. This book is an ethnographic study of the internal dynamics of a subcultural community that defines itself as a social movement. While the majority of scholarly studies on this movement focus on its official face, on its front stage, I am concerned with a series of ideological and practical paradoxes at work within the micro-social dynamics of the backstage, an area that has so far been neglected in social movement studies. The central question, which I explore from a variety of angles, is how hierarchy and

in The autonomous life?
Reinventing depression among Rio de Janeiro urban dwellers
Leandro David Wenceslau and Francisco Ortega

blocks, or even metres, of hills lacking even basic sanitation, with low income and educational levels. Between 1996 and 2008 the Gini coefficient for social inequality remained stable in Rio de Janeiro and poverty levels actually increased, in contrast to the picture at the national level, where both poverty and inequality rates reduced during this period (Neri, 2010 ). This chapter analyses recent transformations in public mental health care in Rio de Janeiro from an ethnographic perspective. At the heart of these transformations was the significant expansion of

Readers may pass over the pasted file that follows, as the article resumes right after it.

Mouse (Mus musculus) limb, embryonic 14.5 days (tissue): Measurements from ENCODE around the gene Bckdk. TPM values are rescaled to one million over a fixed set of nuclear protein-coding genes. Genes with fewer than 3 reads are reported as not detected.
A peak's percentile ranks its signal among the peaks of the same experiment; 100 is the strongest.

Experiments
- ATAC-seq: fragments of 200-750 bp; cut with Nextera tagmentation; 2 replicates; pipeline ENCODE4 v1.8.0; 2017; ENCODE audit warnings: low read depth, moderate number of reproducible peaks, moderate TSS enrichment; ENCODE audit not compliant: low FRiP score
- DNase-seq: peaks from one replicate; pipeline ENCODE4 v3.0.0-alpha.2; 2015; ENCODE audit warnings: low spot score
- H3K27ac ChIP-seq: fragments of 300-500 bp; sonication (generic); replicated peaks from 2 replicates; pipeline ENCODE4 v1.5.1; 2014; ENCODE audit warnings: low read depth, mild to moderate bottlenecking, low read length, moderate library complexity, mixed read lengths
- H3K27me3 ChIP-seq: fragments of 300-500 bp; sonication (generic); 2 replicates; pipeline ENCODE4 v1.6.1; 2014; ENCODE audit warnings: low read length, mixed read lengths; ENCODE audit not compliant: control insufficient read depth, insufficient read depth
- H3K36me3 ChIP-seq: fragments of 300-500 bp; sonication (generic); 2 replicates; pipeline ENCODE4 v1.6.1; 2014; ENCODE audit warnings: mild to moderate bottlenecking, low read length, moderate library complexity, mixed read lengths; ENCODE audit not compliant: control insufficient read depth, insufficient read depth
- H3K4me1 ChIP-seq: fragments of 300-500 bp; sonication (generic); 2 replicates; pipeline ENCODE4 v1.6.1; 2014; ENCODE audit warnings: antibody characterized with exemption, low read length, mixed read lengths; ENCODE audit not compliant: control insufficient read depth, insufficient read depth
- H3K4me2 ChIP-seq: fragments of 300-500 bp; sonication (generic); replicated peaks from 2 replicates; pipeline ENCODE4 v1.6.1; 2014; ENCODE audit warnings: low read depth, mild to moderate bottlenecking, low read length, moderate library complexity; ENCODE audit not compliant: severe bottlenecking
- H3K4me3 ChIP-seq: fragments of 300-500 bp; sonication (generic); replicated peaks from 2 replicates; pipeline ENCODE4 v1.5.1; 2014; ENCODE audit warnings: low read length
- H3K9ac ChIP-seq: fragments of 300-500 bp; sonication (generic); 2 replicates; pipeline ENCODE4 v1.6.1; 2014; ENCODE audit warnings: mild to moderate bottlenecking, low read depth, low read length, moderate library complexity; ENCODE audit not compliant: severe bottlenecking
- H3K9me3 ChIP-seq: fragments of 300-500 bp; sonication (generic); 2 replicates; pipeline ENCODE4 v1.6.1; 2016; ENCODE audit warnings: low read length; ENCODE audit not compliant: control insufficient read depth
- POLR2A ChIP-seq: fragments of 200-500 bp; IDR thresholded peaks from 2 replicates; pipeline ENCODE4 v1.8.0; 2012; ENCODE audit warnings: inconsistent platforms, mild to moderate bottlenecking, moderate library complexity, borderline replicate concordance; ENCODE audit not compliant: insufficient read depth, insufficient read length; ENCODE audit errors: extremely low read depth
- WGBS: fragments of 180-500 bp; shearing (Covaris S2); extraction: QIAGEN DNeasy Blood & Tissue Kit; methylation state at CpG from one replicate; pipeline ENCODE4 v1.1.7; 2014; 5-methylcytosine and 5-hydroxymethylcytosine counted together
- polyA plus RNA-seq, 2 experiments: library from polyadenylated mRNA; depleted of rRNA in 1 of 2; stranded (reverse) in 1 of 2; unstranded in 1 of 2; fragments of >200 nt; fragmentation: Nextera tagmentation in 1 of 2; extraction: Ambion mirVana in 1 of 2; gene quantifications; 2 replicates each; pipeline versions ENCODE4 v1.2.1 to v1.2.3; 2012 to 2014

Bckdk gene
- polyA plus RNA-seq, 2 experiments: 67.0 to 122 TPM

in Urban transformations and public health in the emergent city
Ontological coordination and the assessment of consistency in asylum requests
Bruno Magalhães

. Pandora’s Hope: Essays on the Reality of Science Studies , Harvard, MA: Harvard University Press. Latour, B., 2010. The Making of Law: An Ethnography of the Conseil d’État , Cambridge: Polity. Law, J., 1987. ‘Technology and Heterogeneous Engineering: The Case of Portuguese Expansion’, in W. E. Bijker, T. P. Hughes, T. Pinch, and D. G. Douglas, eds, The